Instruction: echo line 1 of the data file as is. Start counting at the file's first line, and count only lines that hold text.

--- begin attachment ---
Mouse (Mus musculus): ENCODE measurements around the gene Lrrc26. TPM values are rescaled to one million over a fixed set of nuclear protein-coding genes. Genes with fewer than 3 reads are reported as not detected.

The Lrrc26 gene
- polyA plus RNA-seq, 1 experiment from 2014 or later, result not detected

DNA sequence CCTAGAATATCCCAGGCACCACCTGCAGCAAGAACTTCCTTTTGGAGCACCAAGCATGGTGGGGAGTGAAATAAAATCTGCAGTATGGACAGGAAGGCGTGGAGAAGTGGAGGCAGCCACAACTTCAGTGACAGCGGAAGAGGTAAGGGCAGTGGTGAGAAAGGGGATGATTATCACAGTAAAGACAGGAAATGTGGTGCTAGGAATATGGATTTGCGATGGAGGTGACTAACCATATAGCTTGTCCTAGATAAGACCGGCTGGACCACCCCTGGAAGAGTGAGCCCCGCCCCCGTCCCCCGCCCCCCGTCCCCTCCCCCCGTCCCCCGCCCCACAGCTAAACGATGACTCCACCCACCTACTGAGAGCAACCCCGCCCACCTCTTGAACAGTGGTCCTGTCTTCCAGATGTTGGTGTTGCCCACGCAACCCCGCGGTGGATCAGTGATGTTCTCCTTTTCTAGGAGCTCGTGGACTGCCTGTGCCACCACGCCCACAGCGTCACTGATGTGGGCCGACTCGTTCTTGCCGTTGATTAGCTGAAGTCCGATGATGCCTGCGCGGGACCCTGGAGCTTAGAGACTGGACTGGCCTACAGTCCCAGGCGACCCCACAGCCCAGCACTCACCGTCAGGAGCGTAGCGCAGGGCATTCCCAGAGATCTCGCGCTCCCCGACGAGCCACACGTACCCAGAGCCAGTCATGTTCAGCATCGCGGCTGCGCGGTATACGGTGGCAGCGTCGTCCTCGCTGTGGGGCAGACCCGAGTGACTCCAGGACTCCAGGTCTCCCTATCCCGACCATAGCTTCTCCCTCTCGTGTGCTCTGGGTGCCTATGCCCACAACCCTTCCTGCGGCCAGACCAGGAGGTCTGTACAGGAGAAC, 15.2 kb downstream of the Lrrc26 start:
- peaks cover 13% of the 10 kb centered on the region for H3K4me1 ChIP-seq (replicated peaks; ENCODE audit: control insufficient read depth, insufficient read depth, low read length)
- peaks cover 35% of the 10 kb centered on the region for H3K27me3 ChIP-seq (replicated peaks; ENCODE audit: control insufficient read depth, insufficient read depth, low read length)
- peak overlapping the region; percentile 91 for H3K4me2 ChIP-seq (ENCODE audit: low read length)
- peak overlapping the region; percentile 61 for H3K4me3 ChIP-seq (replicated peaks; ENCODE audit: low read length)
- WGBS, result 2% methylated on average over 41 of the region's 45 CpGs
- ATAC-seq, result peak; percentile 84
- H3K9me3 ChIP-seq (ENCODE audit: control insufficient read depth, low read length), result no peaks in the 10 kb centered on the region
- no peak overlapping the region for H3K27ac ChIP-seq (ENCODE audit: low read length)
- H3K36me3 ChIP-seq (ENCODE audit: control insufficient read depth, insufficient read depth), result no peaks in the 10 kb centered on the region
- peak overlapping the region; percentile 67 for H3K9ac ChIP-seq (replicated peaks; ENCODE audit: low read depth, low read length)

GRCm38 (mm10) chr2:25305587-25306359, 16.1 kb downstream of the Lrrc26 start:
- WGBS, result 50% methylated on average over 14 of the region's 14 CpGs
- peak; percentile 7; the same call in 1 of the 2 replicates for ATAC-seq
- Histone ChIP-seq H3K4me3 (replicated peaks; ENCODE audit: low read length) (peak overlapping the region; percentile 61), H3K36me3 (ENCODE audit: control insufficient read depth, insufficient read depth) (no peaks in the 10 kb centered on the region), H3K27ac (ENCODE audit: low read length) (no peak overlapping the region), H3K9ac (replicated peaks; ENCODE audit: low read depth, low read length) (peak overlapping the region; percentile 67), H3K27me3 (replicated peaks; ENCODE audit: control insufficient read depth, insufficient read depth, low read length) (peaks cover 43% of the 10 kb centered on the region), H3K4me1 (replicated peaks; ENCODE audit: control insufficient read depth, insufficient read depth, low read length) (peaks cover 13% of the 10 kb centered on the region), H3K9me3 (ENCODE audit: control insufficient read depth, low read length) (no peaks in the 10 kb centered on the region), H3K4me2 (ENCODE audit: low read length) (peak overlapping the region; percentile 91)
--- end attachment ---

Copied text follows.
Mouse (Mus musculus): ENCODE measurements around the gene Lrrc26. TPM values are rescaled to one million over a fixed set of nuclear protein-coding genes. Genes with fewer than 3 reads are reported as not detected.